The father of modern Khmer architecture, Vann Molyvann, finds peace away from Phnom Penh
In a quiet, leafy road running along the Siem Reap River sits a modest house that’s been a topic of much conversation in the neighbourhood recently.
A woman who owns a nearby grocery store nearby said she heard a rumour that the house, in Siem Reap’s Trang village, was the new residence of Vann Molyvann, the father of modern Khmer architecture.
“The neighbours told me that Mr Vann Molyvann came to live here, but at first I rather did not believe it because I have never seen him travel along here,” said the woman. “If it’s true, it is a great honour for the people who live in this village.”
The famous architect moved into the house six months ago, turning his back on Phnom Penh, where most of his most famous works were built, but he and his family haven’t made their presence widely known.
“I wouldn’t like to surprise our neighbours,” he said with a typically generous smile during a rare interview in the library of the two-storey house.
At 90 years old, Molyvann and his wife have a caregiver, Chuonj Chhoeun, to help them with day-to-day tasks but he still dresses in his trademark crisp blue shirt, tie and grey trousers and can walk up and down stairs unassisted.
“Here is calm and quiet, and we have a lot of nature, which is lovelier to live in than Phnom Penh,” he said.
Between 1956, when he was appointed Cambodia’s chief architect by the late King Father Norodom Sihanouk, and 1971, when he left the then war-torn country, Molyvann designed almost all of Phnom Penh’s iconic landmarks: the Olympic Stadium, Independence Monument, Chaktomuk Conference Hall, Tonle Bassac Theatre and many more.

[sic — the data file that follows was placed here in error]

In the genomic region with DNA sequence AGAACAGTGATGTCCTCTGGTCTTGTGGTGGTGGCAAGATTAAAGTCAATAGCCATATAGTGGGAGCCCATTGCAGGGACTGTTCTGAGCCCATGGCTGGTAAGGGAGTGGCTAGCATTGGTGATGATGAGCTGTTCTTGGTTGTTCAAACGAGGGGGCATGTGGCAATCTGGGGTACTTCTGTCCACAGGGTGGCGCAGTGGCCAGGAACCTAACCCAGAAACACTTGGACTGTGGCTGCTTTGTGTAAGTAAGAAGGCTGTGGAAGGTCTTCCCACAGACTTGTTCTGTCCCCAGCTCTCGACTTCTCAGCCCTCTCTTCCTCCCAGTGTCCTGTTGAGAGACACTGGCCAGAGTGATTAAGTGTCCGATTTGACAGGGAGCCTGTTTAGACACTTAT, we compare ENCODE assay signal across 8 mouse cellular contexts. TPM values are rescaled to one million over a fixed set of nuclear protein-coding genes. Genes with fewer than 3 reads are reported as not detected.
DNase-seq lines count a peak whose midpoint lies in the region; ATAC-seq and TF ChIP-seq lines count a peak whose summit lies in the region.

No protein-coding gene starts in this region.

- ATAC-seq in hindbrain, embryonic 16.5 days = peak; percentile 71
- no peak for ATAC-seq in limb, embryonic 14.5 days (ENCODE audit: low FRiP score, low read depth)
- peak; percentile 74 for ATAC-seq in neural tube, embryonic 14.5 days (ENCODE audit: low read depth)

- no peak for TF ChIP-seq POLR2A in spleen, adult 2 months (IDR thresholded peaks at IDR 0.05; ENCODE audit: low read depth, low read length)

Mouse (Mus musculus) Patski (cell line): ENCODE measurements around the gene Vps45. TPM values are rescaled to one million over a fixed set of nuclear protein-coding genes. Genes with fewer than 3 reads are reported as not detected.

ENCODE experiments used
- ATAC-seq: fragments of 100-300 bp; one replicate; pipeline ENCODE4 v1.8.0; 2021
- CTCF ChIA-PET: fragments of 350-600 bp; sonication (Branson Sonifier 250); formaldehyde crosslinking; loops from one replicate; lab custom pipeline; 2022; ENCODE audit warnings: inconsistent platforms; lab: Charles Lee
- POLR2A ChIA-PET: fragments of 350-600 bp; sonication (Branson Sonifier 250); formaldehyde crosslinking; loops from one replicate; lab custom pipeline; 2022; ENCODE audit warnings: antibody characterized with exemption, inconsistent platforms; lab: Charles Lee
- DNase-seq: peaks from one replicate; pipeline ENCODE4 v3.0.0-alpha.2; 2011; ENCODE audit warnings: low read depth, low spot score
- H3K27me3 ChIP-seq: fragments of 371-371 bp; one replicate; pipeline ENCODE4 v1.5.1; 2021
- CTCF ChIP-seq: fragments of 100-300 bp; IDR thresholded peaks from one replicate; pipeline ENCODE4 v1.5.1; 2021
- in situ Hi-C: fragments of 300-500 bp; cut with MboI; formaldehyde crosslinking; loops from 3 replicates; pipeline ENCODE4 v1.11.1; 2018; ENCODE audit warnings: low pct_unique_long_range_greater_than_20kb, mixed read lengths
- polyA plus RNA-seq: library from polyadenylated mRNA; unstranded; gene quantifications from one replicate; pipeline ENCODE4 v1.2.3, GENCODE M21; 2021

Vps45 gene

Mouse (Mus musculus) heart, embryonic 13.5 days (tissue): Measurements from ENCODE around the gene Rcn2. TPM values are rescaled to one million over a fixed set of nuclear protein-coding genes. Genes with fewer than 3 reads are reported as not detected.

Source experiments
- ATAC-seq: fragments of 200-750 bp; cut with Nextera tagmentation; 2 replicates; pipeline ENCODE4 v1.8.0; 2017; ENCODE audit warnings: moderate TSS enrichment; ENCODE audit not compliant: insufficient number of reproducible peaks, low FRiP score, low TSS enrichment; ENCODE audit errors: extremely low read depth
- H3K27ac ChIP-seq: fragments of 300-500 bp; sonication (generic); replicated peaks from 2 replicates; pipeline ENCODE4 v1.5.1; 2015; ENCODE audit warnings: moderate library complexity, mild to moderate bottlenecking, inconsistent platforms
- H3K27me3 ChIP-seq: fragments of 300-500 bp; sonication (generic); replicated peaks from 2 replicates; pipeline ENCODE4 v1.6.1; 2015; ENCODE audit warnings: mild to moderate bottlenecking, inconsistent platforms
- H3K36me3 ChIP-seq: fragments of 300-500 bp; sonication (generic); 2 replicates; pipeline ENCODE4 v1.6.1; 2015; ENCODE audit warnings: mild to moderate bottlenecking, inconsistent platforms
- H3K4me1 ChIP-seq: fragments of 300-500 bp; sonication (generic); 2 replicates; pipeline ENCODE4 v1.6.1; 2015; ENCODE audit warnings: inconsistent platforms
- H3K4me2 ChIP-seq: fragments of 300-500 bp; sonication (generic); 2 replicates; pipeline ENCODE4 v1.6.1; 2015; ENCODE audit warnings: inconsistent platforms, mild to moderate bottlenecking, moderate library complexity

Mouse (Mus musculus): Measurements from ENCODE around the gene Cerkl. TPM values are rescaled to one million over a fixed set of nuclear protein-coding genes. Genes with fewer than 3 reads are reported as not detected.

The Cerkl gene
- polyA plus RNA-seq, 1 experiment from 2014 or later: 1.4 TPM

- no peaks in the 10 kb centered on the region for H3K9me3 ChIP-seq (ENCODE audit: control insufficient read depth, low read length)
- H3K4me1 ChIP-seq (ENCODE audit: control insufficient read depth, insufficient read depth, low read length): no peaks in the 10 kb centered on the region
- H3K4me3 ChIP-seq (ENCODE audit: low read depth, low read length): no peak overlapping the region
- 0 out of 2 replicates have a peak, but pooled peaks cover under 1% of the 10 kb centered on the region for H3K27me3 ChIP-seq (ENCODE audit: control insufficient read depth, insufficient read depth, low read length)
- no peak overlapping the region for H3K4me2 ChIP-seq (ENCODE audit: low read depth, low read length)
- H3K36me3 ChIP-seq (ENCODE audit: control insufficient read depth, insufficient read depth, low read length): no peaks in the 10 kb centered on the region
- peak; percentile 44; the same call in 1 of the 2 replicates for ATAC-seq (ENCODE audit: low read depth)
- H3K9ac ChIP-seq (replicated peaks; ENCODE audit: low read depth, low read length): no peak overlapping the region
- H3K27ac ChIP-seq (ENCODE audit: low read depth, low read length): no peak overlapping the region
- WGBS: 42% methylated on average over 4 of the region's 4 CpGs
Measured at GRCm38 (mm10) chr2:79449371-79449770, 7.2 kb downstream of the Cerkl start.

But since returning to the Kingdom in 1991, he has watched his legacy destroyed.
The Tonle Bassac Theatre burned down, the Council of Ministers building was demolished and the Olympic Stadium is slowly being hemmed in by residential towers.
Recalling all the buildings which have been ruined one after another, Molyvann took a deep, sad breath and remained silent for a moment.
Finally, he said: “I feel regretful, but what can I do? I can do nothing.”
He said he is happier in Siem Reap, a place with which he has a strong connection.
He designed a few projects in the town – such as its first airport built in 1963 and now a military base – and developed its master plan during his tenure as head of the Apsara Authority between 1995 and 2001.
After he was removed from the position, Molyvann spent four years writing an architectural history book called Borei in Southeast Asia, Past and Present, which was published in Khmer and French in 2009. An English version is being translated in London and will be published later this year.
His other written works include Modern Khmer Cities – a treatise on the planning and development of Cambodia’s urban centres.
Molyvann said he was trying to fill the gaps in Cambodia’s historical record that left students ill-informed about their country’s past, especially the Khmer Rouge regime.
He said he has no plans to return to Phnom Penh, where the family home he designed and lived in for many years has been turned into a furniture showroom.
When asked about his future, Molyvann smiled and said he had already found a place for his and his wife’s stupa in Wat Preah Enkosei, also known as Wat Leu.
“I will spend the last of my days living on the soil of Siem Reap,” he said. “I cannot go anywhere else, as I am too old. I just stay here for happiness, that’s enough.”